10 ways to show your support for Asian communities

March 18, 2021

This week’s tragic shooting is yet another reminder of the long history of anti-Asian racism in the U.S. and Canada. Here’s how you can take action, learn more, and rise up against hate.

At Stand.earth, we unequivocally denounce all anti-Asian hate crimes and manifestations of white supremacy in all its forms.

This week’s tragic shooting in Atlanta, Georgia targeted three different businesses staffed primarily by Asian women, where a white male shooter entered and killed eight people, six being Asian women. Anti-Asian racism has been present for a long time in the U.S. and Canada, but hate crimes have recently skyrocketed alongside inflammatory rhetoric about Asian communities regarding the COVID-19 pandemic.

An important part to reckon with right now is that this tragedy could have been prevented. This egregious and racist hate crime (and it’s important to recognize this as a racist act, not just some random act of violence) serves as a reminder of how important it is for every one of us to speak up, show up in solidarity with our Asian colleagues, friends, neighbors, and family, and do our part to combat anti-Asian racism. Every. Single. Day.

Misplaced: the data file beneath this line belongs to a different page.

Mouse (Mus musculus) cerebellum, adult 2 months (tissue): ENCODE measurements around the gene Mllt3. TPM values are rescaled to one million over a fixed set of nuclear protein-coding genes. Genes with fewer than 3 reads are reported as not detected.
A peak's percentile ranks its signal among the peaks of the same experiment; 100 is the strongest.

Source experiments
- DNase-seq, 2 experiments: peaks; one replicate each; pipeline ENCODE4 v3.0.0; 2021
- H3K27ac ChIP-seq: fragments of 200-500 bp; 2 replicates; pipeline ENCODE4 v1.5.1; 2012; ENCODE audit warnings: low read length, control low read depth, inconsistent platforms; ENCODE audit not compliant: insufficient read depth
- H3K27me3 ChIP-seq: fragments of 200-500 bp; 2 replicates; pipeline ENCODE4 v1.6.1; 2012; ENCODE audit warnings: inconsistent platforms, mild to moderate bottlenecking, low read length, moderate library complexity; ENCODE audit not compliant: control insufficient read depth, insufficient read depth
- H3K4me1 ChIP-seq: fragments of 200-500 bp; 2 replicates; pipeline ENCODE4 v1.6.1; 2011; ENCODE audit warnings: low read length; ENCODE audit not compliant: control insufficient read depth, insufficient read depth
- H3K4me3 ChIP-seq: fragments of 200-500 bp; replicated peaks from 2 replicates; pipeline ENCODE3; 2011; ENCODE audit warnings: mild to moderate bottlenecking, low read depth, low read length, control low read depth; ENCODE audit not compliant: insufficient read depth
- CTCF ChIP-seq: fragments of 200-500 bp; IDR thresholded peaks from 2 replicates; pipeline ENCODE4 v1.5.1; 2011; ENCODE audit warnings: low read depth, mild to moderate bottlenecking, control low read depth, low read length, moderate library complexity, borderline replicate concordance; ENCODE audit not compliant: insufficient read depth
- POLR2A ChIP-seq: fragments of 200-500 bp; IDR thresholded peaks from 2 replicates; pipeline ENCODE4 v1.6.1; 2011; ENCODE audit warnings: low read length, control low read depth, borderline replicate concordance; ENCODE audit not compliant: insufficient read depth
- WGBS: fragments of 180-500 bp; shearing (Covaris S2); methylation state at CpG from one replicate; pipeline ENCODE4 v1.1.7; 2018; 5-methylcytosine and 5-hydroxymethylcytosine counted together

In that spirit, we’d like to share the following resources for those looking to take action, learn more, and rise up against hate:

  1. Understand how bad the problem of anti-Asian racism has gotten. Between March and December 2020, the U.S. coalition Stop AAPI Hate documented nearly 3,000 firsthand accounts of anti-Asian hate crimes. In Canada, the group Fight COVID Racism documented more than 900 incidents during the pandemic, and in the city of Vancouver, BC, anti-Asian hate crimes went up more than 700 percent. (It’s also important to understand why many in the Asian community are saying more policing is not the answer to this rise in hate crimes.)

  2. Understand the broader history of anti-Asian hate crimes. Some media coverage has characterized the rise in violence as new, but it is rooted in a long history of racism and U.S. policy, beginning with the first wave of East Asian immigrants who came to the U.S. in the 1850s. Canada has a long history of racism toward Asian communities through its immigration, education, and employment policies, and for decades some were barred from voting. Both countries have a long history of vilifying minority groups including Asians during times of crisis.
  3. Reach out to your Asian friends, colleagues, family, and neighbors. Even if they aren’t showing it, they may be affected. Let them know that you are holding space for them, but don’t burden them with your feelings or expect they’ll want to talk about what’s happening. It’s important to also remember to invest in Asian joy and culture – try gaining a new perspective by seeking out museums, film festivals, music, or books centered on Asian history or the Asian experience.

  4. Don’t reinforce the Model Minority Myth. The invisibility of the struggles felt by Asian Americans and Asian Canadians can be traced back to the mythical characterization of this group as “ideal immigrants” with the stereotypes of being compliant, successful, and faring well. For many, asking for help, despite how challenging the COVID-19 pandemic has been, can feel insurmountable due to the expectations that this model minority myth has set.